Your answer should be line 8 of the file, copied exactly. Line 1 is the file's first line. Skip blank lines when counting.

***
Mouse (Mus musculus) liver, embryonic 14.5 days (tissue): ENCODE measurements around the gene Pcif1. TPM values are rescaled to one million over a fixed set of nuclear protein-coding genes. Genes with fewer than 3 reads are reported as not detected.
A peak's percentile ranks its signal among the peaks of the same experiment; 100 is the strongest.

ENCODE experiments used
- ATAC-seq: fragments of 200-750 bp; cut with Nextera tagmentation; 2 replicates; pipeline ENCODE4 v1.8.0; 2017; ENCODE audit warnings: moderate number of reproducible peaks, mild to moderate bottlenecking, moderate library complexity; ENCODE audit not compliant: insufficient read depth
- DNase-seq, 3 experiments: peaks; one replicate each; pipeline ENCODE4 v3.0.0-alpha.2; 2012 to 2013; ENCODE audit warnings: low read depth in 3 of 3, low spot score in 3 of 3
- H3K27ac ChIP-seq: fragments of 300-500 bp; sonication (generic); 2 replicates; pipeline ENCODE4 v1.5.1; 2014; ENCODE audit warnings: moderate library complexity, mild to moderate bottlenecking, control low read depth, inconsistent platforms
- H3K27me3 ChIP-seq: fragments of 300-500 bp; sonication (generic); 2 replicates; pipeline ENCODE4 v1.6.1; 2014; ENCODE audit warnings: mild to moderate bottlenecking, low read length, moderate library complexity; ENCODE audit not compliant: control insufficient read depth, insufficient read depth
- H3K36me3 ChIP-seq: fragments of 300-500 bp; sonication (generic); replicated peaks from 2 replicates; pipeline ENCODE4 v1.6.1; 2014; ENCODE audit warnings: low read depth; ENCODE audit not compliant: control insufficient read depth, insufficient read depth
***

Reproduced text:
- H3K36me3 ChIP-seq: fragments of 300-500 bp; sonication (generic); replicated peaks from 2 replicates; pipeline ENCODE4 v1.6.1; 2014; ENCODE audit warnings: low read depth; ENCODE audit not compliant: control insufficient read depth, insufficient read depth